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There Is No Such Thing As A "Calorie" (To Your Body)
sp_BlogLink Read the original blog post
February 3, 2014
10:53 pm
Forum Posts: 2045
Member Since:
February 22, 2010
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I'm glad you're experiencing success -- but if you are "gaining muscle and losing fat as I desire, without any difficulty whatsoever," you are in a small minority. 

"The authors review studies of the long-term outcomes of calorie-restricting diets to assess whether dieting is an effective treatment for obesity.  These studies show that one third to two thirds of dieters regain more weight than they lost on their diets [emphasis mine], and these studies likely underestimate the extent to which dieting is counterproductive because of several methodological problems, all of which bias the studies toward showing successful weight loss maintenance." (Mann 2007)

And again, as you state, "so long as my diet is composed of a reasonable amount of each macronutrient, [...] and a sufficient variety/level of micronutrients, the only other factor that I need to concern myself with is calories."

So we've established that a "calorie" of Coca-Cola is not equal to a "calorie" of wild Alaskan salmon, because one fulfills your macro and micronutrient needs, and one does not.

Unfortunately, macronutrients aren't all equal, either.  As I've proven in subsequent installments, a "calorie" of coconut oil doesn't make you as fat as a "calorie" of butter, and neither makes you as fat as a "calorie" of carbohydrate (Part III); and a "calorie" of protein doesn't equal a "calorie" of anything else (Part IV, Part VI).

Then there is meal form and timing: a "calorie" of food makes you much fatter if you grind it into powder first (Part II); a "calorie" of carbohydrate eaten at breakfast is not equal to a "calorie" of carb eaten at dinner (Part II); intermittent fasting changes the amount of "calories" in food (Part VIII)...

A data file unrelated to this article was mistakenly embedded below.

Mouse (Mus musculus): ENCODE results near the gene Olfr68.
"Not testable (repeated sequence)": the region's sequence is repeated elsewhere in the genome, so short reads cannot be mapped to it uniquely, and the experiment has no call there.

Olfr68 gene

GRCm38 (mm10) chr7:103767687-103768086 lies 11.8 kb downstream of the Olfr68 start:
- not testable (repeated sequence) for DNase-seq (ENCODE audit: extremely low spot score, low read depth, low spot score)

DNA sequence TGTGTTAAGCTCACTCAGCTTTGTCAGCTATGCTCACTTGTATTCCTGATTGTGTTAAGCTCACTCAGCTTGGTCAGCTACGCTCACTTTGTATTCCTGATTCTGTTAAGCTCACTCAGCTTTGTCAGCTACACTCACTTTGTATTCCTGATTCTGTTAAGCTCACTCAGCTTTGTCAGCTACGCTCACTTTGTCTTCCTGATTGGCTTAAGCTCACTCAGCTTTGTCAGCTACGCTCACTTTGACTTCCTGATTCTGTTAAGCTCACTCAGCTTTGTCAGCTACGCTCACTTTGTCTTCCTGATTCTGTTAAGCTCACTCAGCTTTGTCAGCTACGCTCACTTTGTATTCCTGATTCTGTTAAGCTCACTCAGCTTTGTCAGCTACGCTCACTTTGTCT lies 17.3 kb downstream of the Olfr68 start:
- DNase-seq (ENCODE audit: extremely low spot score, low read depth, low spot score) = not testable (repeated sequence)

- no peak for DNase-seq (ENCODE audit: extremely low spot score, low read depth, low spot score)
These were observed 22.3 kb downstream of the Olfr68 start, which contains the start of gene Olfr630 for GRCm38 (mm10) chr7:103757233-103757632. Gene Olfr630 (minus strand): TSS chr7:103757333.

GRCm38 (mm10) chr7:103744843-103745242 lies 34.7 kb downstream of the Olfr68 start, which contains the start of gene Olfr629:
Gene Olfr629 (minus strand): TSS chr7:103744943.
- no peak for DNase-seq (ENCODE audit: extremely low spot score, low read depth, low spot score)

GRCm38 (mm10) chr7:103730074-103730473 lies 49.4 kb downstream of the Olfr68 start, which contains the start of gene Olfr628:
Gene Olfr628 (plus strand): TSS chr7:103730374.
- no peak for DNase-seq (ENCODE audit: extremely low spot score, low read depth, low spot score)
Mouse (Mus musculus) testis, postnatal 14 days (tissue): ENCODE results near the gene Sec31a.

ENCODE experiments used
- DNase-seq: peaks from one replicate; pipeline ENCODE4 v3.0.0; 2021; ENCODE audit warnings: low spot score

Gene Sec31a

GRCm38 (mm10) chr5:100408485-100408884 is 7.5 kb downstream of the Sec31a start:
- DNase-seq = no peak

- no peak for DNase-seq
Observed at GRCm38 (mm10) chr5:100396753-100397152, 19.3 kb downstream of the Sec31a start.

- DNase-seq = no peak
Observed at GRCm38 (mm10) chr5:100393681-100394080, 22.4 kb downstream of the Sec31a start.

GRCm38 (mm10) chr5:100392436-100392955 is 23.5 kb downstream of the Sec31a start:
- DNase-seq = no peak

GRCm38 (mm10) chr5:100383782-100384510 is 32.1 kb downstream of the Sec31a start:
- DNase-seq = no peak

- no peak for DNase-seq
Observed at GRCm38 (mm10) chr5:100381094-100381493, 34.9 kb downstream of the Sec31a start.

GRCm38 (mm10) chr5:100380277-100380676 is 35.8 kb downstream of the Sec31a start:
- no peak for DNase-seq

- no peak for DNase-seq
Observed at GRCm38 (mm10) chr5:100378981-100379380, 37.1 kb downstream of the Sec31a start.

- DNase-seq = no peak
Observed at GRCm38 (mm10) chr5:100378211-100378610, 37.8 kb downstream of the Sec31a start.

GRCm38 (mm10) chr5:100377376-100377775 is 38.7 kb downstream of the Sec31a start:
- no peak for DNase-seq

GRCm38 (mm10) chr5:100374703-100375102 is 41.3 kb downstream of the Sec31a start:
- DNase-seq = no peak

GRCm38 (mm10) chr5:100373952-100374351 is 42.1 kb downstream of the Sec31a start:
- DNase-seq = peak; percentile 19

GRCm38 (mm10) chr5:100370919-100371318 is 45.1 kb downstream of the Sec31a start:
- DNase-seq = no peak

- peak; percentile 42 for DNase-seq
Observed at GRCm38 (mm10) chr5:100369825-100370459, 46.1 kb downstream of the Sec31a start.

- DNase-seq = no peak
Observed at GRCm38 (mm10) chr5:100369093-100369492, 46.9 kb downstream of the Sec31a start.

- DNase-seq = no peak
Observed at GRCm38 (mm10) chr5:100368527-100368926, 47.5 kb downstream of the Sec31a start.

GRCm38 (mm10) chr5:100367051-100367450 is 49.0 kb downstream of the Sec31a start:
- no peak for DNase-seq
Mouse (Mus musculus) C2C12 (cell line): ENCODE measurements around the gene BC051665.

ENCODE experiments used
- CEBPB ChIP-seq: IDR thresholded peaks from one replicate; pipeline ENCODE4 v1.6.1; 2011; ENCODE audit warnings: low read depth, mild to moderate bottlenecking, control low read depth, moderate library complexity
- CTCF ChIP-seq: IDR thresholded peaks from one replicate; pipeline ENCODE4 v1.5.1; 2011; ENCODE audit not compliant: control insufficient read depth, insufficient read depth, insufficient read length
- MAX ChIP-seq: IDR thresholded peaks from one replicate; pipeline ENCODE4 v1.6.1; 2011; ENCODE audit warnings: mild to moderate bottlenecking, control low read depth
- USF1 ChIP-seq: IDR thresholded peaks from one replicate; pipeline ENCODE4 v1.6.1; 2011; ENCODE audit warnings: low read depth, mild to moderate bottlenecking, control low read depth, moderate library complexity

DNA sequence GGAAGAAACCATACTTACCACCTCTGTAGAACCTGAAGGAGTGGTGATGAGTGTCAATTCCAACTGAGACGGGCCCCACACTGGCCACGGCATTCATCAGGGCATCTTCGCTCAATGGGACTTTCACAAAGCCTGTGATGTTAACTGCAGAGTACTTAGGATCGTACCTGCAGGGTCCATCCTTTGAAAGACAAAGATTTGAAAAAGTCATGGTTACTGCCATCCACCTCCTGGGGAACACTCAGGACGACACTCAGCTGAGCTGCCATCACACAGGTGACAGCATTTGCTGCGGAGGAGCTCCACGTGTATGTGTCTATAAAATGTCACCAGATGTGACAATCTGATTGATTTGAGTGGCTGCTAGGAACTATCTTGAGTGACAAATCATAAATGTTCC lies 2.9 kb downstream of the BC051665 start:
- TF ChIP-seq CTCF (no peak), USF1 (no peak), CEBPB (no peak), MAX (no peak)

Unless you're weighing everything on a gram scale, your estimates of "calories" are so far off that differences of less than 20-30% will be totally masked by estimation error (Part V).  And we haven't even accounted for the effect of different foods on hunger and satiety (see my series "Why Are We Hungry?")

The one case in which "calorie counting" sort of works is when you're eating basically the same foods, just in greater or lesser quantities.  And even then you'll have to make a very large change in "calories" to see a smaller change in bodyweight over time, in order to overcome measurement error (discussed above) and the fact that the 3500-calorie rule completely fails in all metabolic ward studies (Part II). 

Result: almost all of us will produce better results by focusing on which foods we're eating, when we're eating them, and how they're processed than by focusing on the number of "calories" they contain. 

Yes, if we're absolutely sure our diet is already optimal, we can start counting calories -- but doing that first, as is the current mainstream advice, usually just leaves us hungry and leads to failure.

And yes, one of my future installments will cover the question "So when is a calorie still a calorie?"  There are some substitutions that don't seem to matter, e.g. substituting non-MCT fats for carbs, or vice versa, above ~10-15% carb intake.


July 19, 2014
2:52 am
Paul Quek

You’re fucking retarded.

Calories in VS Calories out is completely accurate.

Your article is detailing how to lose weight in an appropriate manner whereby more fat is burned than muscle, AS OPPOSED TO merely losing weight HOWEVER IT IS.

Meaning if somebody wanted to lose 10 kg, and he/ she did not care whether it came from muscle or fat or any kind of ratio of the two, calories in vs calories out would be entirely appropriate.

July 23, 2014
5:35 pm
Forum Posts: 2045
Member Since:
February 22, 2010
sp_UserOfflineSmall Offline


"if somebody wanted to lose 10 kg, and he/ she did not care whether it came from muscle or fat or any kind of ratio of the two, calories in vs calories out would be entirely appropriate."

That has been conclusively disproven in multiple studies via well-controlled, peer-reviewed science. See the comment directly above yours for the links -- or those in the GIANT BOLD-FACED WARNING at the bottom of the article, both of which you neglected to read.

I'm sorry you're stuck in a long-disproven paradigm: it will make your life, and the lives of those to whom you issue your well-intentioned but utterly mistaken advice, much more difficult.


January 3, 2019
7:22 pm

THere is NO SUCH ENTITY as energy, PERIOD. It is a human invented abstract FICTION we assign to objects to make equations balance out, bookeeping and CONVENIENCE. NOR is there ANY such thing or stuff or anty as calories, joules,. ergs inverse fermions, mega cycles, no difference all the same. ALL FICTION. Energy, and its equally FICTITIOUS UNITS CANNOT ACT on a human body.

NONE of the bloggers UNDERSTANDS THIS!!!!!!

January 21, 2021
10:10 am
Sharon Sinclair
Awaiting Moderation

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6:26 am
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